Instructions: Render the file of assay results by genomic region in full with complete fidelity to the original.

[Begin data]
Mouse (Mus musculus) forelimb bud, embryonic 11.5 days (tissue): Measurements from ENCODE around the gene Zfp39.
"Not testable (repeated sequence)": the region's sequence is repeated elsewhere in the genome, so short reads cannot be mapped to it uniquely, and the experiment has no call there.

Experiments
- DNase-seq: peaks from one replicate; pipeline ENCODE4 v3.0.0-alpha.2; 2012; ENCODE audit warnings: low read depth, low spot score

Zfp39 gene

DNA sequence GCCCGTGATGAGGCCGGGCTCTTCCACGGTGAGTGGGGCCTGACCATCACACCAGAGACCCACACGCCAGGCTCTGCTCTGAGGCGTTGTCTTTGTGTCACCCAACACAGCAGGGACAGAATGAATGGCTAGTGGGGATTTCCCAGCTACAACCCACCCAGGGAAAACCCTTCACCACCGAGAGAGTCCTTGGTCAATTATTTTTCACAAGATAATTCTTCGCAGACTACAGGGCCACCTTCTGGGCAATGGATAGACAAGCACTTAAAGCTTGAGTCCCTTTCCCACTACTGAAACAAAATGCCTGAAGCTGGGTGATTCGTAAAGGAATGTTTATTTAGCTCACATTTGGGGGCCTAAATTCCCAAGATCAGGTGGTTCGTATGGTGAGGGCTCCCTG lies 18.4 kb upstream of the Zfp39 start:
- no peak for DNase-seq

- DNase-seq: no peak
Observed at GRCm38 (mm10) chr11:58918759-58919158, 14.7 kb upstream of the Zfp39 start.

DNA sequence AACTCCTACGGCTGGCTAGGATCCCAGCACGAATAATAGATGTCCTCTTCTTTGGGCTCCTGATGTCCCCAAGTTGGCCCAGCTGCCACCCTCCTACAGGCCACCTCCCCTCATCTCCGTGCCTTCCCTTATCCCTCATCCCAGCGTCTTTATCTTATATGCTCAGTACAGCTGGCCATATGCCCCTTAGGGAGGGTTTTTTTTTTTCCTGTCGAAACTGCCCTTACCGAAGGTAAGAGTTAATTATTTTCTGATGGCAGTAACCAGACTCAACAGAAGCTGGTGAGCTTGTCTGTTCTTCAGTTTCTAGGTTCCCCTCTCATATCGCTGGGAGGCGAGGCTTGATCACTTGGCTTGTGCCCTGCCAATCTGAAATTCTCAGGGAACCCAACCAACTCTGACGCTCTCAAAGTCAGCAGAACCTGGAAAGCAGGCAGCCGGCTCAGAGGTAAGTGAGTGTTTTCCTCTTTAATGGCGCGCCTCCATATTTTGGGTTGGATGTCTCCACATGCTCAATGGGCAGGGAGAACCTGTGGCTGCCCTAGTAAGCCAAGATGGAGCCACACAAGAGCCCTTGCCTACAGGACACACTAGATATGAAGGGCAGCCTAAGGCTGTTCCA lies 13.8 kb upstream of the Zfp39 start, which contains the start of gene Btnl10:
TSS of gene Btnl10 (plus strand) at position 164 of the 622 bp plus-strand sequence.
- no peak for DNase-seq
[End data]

Mouse (Mus musculus) forelimb bud, embryonic 11.5 days (tissue): Measurements from ENCODE around the gene Zfp39.
"Not testable (repeated sequence)": the region's sequence is repeated elsewhere in the genome, so short reads cannot be mapped to it uniquely, and the experiment has no call there.

Experiments
- DNase-seq: peaks from one replicate; pipeline ENCODE4 v3.0.0-alpha.2; 2012; ENCODE audit warnings: low read depth, low spot score

Zfp39 gene

DNA sequence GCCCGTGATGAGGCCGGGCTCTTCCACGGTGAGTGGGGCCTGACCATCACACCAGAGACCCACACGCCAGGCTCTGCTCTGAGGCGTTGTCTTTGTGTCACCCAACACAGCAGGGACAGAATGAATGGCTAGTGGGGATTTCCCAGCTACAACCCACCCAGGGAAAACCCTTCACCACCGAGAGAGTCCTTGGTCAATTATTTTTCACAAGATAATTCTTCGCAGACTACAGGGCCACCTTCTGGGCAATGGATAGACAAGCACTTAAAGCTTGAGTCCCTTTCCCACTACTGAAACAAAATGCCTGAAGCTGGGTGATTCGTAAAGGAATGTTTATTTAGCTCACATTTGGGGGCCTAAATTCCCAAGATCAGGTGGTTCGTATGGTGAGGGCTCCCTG lies 18.4 kb upstream of the Zfp39 start:
- no peak for DNase-seq

- DNase-seq: no peak
Observed at GRCm38 (mm10) chr11:58918759-58919158, 14.7 kb upstream of the Zfp39 start.

DNA sequence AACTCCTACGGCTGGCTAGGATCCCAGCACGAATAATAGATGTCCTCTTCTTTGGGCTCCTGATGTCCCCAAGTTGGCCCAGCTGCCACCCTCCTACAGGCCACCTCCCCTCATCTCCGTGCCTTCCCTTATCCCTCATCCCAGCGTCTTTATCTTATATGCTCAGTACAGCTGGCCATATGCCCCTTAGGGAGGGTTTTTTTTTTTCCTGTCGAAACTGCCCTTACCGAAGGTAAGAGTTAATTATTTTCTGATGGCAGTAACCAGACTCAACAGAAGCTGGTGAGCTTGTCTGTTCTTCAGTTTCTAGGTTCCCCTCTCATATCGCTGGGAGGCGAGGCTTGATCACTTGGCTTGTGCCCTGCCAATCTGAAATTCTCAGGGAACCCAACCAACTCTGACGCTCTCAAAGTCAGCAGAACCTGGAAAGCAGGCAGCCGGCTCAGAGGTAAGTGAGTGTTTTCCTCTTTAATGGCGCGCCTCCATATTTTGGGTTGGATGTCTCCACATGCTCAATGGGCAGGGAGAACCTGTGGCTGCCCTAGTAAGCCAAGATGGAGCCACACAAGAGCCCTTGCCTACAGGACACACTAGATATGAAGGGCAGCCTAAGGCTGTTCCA lies 13.8 kb upstream of the Zfp39 start, which contains the start of gene Btnl10:
TSS of gene Btnl10 (plus strand) at position 164 of the 622 bp plus-strand sequence.
- no peak for DNase-seq